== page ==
London, 1903. Acclaimed playwright J. M. Barrie (Johnny Depp) has just written a play, Little Mary, but unfortunately it hasn’t done too well. When his maid cuts the review from his newspaper, Barrie spies Sylvia Llewelyn Davies (Kate Winslet) and her four young boys playing in the park and soon begins spending a great deal of time with them. He finds their exploits to be inspirational, and indeed they inspire within him the idea to write a new play, one that children can enjoy as well as adults, about a boy who never grows up. Continue reading →
You know how the weirdo on the train always ends up sat next to you? The smelly guy, the raging drunk or the raving lunatic? Well any of these would be preferable to Bruno Antony (Robert Walker), a wealthy but evidently psychotic passenger sat across the aisle from Guy Haines (Farley Granger), a promising semi-professional tennis player with political aspirations. You see, Bruno has a plan for the perfect murder, or rather, murders, and wouldn’t you know it but he not only has someone in his life whom he’d like disposed of (his overbearing father, Jonathan Hale), but he also knows Guy is in a similar position with his separated wife, Miriam (Kasey Rogers). Bruno’s plan is for the two of them to swap murders, as that way there’d be no clear motive for their crimes, and whilst Guy forgets all about this after departing the train, Bruno evidently means to carry out his plot, and its not long before Miriam has been slain, and Bruno is hounding Guy to take care of his side of the deal.
After the events of September 11th 2001, the priority of the CIA understandably became apprehending Osama Bin Laden, the leader of the terrorist group behind the attacks. CIA operative Maya (Jessica Chastain) joins a team involved with this, whose initial job is the interrogation of potential leads by any means necessary, but she soon becomes more involved with the bigger picture, and ultimately becomes the only person absolutely certain of the whereabouts of Bin Laden, culminating in a U.S. Navy Seal attack on the house he is believed to be staying in, some twelve years after the search began.
I don’t know where to begin. Normally in my opening paragraph I give a brief synopsis of the film, y’know, “an eccentric old man invites his grandchildren, some paleontologists, a chaotician and a lawyer to try out his new dinosaur-filled theme park” that kind of thing, but the trouble with Last Year at Marienbad is that there is nowhere near enough plot to even begin a paragraph. Essentially, there’s some kind of swanky soiree at a swish estate that I think is somewhere in the Czech Republic. At said event, there is a man (Giorgio Albertazzi) who is resolute that he met a woman (Delphine Seyrig) attending the party a year ago at Marienbad. Meanwhile the woman’s male friend (Sacha Pitoeff) plays a game with cards, matchsticks and dominos called Nim, at which he seems unbeatable. This plays out for 90-odd minutes, until the film ends, with no foreseeable additions to anything approaching a story. Continue reading →
A funeral is being held for British World War I soldier and novelist Brodie (John Gielgud). The thing is, he isn’t dead, as Brodie has been recruited as a spy and renamed Richard Ashenden, and is being sent by the Q-like R (Charles Carson) to Switzerland in order to apprehend and kill a German spy, with the help of an overzealous assassin nicknamed The General (Peter Lorre). Upon arriving in Switzerland, Ashenden discovers a woman has already booked into his room, saying she is his wife, and when he enters his room he finds her to be the not-too-shabby form of Elsa Carrington (Madeleine Carroll), a fellow agent posted to assist Ashenden, but she is already entertaining another guest at the hotel (Robert Young). The three spies must work together, despite not necessarily all getting along, in order to find and stop their adversary before he completes his mission.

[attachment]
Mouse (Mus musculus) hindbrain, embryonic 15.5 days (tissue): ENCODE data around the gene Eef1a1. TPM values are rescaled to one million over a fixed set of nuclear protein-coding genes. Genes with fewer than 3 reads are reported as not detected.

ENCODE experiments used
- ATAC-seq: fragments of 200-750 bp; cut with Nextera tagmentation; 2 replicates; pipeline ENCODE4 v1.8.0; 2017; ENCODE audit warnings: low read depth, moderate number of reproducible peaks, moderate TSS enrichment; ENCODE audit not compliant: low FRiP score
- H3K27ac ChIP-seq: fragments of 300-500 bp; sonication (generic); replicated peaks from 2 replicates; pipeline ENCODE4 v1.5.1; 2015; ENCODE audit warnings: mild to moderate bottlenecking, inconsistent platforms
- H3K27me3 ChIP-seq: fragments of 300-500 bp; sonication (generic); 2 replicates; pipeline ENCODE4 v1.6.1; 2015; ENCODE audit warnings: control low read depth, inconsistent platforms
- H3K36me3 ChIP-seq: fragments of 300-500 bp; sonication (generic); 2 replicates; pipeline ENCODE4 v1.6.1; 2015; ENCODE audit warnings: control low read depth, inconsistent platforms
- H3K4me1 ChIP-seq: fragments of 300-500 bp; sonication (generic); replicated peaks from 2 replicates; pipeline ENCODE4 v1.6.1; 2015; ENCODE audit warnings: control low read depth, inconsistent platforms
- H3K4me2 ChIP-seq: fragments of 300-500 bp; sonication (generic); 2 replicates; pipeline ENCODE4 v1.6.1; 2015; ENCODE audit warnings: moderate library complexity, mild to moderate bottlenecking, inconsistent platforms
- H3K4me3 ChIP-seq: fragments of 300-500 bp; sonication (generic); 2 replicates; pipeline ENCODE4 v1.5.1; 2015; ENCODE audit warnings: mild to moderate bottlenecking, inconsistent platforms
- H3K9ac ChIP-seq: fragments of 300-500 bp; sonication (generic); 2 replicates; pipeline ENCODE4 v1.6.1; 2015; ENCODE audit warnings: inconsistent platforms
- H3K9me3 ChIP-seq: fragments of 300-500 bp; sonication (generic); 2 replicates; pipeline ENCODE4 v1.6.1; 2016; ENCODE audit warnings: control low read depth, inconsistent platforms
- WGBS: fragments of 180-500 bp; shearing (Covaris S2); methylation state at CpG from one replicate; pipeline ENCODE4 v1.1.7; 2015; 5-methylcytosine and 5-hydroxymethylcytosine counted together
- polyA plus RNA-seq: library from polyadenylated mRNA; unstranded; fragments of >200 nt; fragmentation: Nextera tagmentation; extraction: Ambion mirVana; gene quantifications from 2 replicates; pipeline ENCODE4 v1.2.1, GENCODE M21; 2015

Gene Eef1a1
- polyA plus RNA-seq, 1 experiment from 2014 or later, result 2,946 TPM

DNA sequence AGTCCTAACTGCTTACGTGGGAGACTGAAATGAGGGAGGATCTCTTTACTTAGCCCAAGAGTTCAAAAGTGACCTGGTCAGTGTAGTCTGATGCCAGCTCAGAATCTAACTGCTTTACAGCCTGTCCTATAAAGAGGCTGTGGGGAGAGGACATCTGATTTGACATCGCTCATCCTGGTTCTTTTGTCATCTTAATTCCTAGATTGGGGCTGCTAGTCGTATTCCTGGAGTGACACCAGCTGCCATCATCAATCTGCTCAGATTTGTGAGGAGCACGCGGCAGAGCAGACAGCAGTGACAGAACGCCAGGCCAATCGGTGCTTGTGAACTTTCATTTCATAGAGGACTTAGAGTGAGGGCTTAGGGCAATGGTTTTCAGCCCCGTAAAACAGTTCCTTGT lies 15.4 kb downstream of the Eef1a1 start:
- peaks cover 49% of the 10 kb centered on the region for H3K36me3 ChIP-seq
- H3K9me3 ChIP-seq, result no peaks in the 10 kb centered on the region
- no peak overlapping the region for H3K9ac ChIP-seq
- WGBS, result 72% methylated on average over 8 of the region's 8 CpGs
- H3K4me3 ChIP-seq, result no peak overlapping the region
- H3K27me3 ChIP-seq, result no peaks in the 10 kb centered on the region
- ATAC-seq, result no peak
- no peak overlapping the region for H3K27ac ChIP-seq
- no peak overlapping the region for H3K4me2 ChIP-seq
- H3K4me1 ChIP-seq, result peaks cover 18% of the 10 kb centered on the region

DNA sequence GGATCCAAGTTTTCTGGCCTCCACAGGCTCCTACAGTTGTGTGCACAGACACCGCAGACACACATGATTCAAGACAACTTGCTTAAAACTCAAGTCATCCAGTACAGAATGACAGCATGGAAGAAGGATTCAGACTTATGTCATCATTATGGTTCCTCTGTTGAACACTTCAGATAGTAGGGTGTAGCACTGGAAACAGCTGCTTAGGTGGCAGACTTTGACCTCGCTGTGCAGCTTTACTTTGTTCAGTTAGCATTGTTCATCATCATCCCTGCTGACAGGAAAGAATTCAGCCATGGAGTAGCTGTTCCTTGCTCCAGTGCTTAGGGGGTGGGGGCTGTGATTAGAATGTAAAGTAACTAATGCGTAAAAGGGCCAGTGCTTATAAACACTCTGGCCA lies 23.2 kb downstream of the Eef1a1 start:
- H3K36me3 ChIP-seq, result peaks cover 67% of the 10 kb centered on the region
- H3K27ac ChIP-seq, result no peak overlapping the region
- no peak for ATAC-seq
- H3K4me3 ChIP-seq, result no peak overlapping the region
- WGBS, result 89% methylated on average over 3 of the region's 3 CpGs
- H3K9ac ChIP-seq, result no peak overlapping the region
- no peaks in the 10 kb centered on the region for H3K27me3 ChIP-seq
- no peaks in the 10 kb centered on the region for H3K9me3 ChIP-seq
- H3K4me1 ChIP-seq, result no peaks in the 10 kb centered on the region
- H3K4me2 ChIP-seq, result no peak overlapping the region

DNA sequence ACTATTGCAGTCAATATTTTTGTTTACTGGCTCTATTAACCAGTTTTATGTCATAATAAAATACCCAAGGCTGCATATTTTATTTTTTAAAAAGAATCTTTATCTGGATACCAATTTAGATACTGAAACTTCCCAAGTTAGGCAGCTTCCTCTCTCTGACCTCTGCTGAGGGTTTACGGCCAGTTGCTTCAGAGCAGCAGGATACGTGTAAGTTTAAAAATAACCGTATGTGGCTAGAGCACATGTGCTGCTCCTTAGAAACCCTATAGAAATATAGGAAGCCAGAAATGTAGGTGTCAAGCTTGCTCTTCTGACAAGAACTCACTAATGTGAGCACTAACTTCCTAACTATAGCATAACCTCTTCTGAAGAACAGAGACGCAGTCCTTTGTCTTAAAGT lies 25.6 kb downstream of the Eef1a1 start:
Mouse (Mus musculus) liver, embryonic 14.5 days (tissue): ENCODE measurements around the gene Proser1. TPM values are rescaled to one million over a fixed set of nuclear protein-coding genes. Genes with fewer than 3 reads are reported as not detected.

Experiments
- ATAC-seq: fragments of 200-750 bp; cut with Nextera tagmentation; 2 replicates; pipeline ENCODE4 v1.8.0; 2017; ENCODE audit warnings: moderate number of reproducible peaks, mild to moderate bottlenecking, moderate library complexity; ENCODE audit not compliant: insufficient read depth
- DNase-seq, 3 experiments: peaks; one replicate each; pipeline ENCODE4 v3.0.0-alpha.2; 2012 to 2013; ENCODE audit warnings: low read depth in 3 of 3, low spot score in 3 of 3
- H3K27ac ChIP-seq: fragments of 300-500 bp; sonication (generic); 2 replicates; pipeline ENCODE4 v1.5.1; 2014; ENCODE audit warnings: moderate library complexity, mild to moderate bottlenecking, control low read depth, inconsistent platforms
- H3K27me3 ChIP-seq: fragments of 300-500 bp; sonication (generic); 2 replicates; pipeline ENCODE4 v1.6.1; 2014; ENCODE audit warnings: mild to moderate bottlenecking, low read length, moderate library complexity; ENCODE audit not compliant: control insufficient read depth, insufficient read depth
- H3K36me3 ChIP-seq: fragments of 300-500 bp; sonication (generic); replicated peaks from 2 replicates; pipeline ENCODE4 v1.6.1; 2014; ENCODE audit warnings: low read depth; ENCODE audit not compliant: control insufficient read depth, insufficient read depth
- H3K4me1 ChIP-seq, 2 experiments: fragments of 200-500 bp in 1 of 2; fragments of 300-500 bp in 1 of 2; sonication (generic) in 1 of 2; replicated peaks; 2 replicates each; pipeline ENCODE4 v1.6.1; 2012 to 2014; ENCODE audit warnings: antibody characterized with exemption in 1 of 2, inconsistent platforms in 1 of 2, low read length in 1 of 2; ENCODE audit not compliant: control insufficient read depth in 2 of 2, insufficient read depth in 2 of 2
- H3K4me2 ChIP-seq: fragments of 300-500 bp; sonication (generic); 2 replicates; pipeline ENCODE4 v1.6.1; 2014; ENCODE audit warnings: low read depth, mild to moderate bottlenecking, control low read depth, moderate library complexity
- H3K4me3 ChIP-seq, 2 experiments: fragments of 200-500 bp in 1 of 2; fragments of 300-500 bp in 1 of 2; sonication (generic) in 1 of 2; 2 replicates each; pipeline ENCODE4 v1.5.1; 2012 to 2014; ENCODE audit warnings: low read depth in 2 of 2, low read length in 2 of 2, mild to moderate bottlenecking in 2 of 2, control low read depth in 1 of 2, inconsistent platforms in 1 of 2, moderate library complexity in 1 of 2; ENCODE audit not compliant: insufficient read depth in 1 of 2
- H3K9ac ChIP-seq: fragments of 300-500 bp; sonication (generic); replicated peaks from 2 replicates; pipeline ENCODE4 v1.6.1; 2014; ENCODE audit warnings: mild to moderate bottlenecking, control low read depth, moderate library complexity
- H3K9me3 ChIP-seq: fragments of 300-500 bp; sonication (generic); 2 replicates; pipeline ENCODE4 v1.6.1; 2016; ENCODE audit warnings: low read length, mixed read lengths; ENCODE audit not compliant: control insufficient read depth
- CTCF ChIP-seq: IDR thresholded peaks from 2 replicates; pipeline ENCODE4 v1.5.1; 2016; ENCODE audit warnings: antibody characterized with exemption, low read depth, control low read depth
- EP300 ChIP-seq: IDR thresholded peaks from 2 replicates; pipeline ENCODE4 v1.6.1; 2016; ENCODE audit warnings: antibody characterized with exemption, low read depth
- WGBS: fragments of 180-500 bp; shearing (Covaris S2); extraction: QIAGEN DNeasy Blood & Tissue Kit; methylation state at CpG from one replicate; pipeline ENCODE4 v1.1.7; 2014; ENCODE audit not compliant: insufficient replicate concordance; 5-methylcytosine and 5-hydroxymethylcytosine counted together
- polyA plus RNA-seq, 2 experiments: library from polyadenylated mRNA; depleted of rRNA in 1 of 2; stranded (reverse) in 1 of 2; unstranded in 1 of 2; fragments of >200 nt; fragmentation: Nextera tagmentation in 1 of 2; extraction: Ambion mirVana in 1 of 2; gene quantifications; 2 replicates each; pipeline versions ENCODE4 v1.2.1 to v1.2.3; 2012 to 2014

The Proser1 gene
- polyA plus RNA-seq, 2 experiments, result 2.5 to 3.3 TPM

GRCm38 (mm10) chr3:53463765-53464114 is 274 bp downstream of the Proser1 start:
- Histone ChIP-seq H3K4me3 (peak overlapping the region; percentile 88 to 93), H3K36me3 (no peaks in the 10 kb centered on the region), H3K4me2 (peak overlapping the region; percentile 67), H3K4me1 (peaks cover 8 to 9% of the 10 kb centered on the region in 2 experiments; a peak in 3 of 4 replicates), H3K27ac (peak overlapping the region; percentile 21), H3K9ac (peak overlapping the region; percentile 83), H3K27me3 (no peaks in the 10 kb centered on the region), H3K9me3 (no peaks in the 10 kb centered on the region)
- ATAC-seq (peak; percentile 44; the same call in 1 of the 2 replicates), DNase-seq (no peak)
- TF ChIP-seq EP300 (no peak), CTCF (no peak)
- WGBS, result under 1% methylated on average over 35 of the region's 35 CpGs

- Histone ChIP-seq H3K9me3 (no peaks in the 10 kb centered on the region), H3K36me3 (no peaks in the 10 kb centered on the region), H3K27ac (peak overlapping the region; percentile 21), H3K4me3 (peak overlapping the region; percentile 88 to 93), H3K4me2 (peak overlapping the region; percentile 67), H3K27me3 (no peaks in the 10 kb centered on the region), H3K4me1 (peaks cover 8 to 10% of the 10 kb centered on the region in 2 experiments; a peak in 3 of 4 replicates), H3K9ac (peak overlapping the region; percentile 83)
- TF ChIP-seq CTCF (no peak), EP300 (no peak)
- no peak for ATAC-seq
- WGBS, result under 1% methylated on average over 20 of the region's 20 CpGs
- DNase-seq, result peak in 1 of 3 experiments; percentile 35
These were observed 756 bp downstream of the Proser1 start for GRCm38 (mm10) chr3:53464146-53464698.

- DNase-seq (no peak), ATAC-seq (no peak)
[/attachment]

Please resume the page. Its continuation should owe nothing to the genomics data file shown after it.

David Gale (Kevin Spacey) used to have it all. He was the Head of Philosophy at Austin University, an acclaimed writer with a wife and son (with some dinosaur pyjamas I’m more than slightly jealous of), co-director of Death Watch a group against the death penalty, and he had the moral standing to turn down the advances of a nubile young student out for an easy A (Rhona Mitra). Now, however, he’s in jail, about to be condemned with the very punishment he’s spent his life protesting against, having been convicted of the rape and murder of his friend, colleague and fellow protester, Constance Harroway (Laura Linney). Three days before his scheduled execution, Gale requests three interviews with ambitious yet unfortunately named magazine journalist Bitsey Bloom (Kate Winslet), to whom he tells his story in the hope that she will believe him, and discover whoever is behind his supposed framing for the crime he says he didn’t commit.
Four Years into the American Civil War, Abraham Lincoln (Daniel Day-Lewis), the 16th King of the United States of America, has his eyes set on not just ending the conflict, but abolishing slavery – over which the war is being predominantly fought – in the process. In order to do this he must pass the 13th amendment to the United States House of Parliament, which would outlaw involuntary servitude, but there’s two problems. One, he’s twenty votes short, and two, he needs to pass it before the war ends, or else it may never happen. And on top of this he’s got some familial woes too – a nutty wife and bull-headed son who wants to go off and fight for his beliefs.